Smooth data taking October 14, 2008Posted by dorigo in news, personal, physics, science.
Tags: CDF, proton collisions, Tevatron, trigger
I am serving as a Scientific Coordinator in the CDF control room this week (other pics and info here and here and here), during the night shift (midnight to 8AM). It is impressive how well oiled the data taking machine has become with time: the store begun yesterday at 16.45, and since then we have not had a single problem causing us to interrupt data taking. So far we have collected a billion L1 accepts, and 4.2 million events have been written to tape. The integrated luminosity this corresponds to is 3.33 inverse picobarns in 13 hours, and counting. In half a day, we have collected little less than the full bounty of data CDF acquired during its first campaign of data-taking, in 1988-89 -data which was used for dozens of breakthroughs in high-energy physics.
If the above paragraph contains information which you vaguely think would be nice to understand, but it does not make much sense to you, please read the following one, which tries to explain what I am talking about.
CDF is a multi-purpose detector for high-energy particle collisions. It detects the products of the interaction between protons and antiprotons, which are launched against each other in large numbers by the Tevatron accelerator after having been pushed to the speed of light, reaching the energy of 1 TeV each- the equivalent of more than a thousand times the proton mass.
A store begins with the injection in the Tevatron (a 6.3km long ring, located 30 miles west of Chicago) of typically ten thousand billion protons, and a few hundred billion antiprotons, in opposite directions. They circulate and intersect in the core of our detector, where at a rate of about 2.5 million times a second they produce particle collisions. Since as they collide the protons are removed from the beam, the density of the beam decreases with time in a store, such that after 10-15 hours the store is ended, and a new injection begins.
During the store, CDF collects the data by selecting the most interesting ones among the 2.5 million collisions every second. This is demanded to a three-level trigger system: Level 1 does very little very quickly, identifying the most energetic collisions and those containing electrons and muons -particles which are rare and interesting in the proton-antiproton collisions we produce. Typically Level 1 filters about ten thousand events a second, which are passed to Level 2. Since the input rate is now much lower, Level 2 has several tens of microseconds to reconstruct the particles produced in the event, and decide whether the physics is worth saving or not. The few hundred best events are then passed to Level 3, which does a much more detailed reconstruction and selects about 100 events a second for offline analysis.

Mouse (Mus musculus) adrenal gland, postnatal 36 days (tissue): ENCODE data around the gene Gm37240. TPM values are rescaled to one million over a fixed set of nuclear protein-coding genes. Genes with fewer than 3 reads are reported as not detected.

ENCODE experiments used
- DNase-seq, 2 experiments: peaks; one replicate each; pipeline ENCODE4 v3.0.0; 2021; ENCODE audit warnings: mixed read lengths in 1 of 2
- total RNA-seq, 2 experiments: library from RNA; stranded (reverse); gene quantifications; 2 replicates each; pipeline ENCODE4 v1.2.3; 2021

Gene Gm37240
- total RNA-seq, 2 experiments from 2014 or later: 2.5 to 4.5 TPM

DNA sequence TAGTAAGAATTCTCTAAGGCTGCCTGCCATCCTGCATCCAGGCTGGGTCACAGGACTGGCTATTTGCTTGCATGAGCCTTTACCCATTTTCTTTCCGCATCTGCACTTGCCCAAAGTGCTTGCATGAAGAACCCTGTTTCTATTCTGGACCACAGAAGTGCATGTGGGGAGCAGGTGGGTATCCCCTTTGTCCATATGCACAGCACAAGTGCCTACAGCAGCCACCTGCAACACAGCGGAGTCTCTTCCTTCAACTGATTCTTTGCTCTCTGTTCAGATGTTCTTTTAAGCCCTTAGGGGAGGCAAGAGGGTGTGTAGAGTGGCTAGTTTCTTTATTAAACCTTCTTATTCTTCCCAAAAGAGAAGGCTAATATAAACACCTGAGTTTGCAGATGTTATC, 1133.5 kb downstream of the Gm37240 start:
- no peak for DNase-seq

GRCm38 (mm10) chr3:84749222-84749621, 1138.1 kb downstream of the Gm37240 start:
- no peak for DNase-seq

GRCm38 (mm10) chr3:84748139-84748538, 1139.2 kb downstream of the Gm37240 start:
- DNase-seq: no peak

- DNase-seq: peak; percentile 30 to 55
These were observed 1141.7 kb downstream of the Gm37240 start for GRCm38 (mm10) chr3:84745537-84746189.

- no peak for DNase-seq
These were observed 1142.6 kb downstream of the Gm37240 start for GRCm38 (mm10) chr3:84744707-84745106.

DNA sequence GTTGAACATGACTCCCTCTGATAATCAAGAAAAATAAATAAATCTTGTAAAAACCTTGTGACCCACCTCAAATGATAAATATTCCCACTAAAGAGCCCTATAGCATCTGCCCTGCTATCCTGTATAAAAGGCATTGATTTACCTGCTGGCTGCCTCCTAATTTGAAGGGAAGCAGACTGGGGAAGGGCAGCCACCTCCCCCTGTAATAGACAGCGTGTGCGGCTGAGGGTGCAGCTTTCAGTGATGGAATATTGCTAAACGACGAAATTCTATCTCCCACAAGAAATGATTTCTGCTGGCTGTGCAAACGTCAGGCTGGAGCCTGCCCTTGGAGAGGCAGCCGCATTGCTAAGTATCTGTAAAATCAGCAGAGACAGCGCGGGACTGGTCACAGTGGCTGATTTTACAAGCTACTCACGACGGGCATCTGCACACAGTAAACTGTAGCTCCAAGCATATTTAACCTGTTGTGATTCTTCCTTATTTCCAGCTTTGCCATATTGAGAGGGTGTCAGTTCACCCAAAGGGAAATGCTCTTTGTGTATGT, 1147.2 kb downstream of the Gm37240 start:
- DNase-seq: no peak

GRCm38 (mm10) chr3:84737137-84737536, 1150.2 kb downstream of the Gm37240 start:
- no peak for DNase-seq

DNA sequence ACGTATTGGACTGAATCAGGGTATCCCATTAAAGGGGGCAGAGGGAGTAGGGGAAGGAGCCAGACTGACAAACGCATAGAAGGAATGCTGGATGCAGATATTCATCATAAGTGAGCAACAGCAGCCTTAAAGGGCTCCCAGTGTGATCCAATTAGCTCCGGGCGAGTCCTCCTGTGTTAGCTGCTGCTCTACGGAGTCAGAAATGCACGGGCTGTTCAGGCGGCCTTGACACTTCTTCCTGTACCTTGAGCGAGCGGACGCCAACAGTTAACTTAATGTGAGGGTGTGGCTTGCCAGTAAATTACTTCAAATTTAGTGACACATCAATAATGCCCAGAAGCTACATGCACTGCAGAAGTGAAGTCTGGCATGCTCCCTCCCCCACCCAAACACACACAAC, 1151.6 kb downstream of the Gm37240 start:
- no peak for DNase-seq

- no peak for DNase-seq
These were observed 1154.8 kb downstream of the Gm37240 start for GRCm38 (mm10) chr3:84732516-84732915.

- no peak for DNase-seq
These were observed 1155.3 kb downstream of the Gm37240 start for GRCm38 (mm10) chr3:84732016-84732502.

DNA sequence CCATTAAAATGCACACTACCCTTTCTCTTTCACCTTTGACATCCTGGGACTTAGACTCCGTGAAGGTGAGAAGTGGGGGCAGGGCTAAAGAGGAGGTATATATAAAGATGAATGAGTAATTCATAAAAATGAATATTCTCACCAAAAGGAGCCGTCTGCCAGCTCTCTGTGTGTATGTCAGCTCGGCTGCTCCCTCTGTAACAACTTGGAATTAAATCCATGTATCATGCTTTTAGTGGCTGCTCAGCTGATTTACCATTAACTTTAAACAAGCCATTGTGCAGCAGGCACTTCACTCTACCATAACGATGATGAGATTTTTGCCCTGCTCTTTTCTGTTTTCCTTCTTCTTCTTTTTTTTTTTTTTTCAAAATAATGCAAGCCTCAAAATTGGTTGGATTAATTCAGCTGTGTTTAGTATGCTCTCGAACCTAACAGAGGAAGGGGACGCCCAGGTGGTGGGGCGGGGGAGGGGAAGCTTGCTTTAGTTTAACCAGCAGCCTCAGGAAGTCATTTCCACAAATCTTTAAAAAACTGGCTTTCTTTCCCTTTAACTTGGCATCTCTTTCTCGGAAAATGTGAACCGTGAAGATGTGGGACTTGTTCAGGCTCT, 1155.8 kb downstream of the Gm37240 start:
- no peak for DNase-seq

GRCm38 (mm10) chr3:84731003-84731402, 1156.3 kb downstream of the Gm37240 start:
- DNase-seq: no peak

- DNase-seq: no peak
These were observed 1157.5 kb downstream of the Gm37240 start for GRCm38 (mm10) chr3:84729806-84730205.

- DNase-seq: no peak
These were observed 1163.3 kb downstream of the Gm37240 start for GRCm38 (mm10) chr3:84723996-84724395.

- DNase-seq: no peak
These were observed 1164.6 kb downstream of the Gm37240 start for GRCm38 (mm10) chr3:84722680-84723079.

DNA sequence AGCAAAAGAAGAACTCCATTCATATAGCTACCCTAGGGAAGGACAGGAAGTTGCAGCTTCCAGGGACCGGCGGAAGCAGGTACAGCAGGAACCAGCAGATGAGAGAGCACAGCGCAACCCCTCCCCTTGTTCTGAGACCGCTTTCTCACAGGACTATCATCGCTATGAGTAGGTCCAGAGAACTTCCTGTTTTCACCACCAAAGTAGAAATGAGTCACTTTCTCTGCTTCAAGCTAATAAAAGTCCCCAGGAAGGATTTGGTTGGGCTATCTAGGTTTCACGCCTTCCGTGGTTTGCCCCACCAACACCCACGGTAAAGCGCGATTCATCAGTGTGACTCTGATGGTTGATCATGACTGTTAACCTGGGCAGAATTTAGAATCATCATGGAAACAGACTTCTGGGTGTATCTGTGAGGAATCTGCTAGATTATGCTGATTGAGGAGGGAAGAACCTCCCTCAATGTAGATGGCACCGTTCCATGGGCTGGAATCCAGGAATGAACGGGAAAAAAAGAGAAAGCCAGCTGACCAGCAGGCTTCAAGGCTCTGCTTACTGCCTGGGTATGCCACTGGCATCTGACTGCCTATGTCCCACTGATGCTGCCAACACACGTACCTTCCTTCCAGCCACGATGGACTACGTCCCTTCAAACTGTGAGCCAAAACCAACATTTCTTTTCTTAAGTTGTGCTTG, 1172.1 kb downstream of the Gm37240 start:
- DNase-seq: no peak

“Only 100 events a second ? Why can’t you collect all of them ?” you might ask. Well, it would be very demanding to build a system saving to disk a Terabyte a second (the amount of data produced before filtering). But it would also be silly, since most collisions produce physics we know inside out -low-energy interactions we have studied at lower-energy machines.
A run is not a store. A run may coincide with the duration of the store only if nothing happens which forces us to stop data-taking and fix it. Usually, this happens every hour or so, but today we got lucky and we had a very smooth running for the entire duration of the store. So, in the end, we can claim a very high collection efficiency, and a single run with lots of data. This means that all detector components worked without a glitch, without the need of intervention on the part of my crew, and we are just happy.
So in the end we collected more than three inverse picobarns of data. Picobarns are a measure of cross section: a very small area. We say that proton-antiproton collisions at 2 TeV energy (the one produced by the Tevatron beams when they collide) produce pairs of top quarks with a cross section of 6 picobarns, for instance. That means that if you collect an integrated luminosity of 3 inverse picobarns, you are likely to have captured 18 top quark events in your dataset. This would be true if your triggers were smart enough to save all of them. Triggers are never 100% efficient, but I am confident that at least 10-15 top-antitop pairs have been logged to disk during this store. Enough for a top quark discovery (if there had not been one 13 years ago) ? Well, not really, because those 15 events are buried in a large background -as stated above, we wrote 4 million events to tape tonight. Once you select the most top-like events, you reduce your backgrounds but signals get small too, and maybe two or three would make it to a “golden dataset”. Still, this was definitely a good night of data taking for the CDF experiment!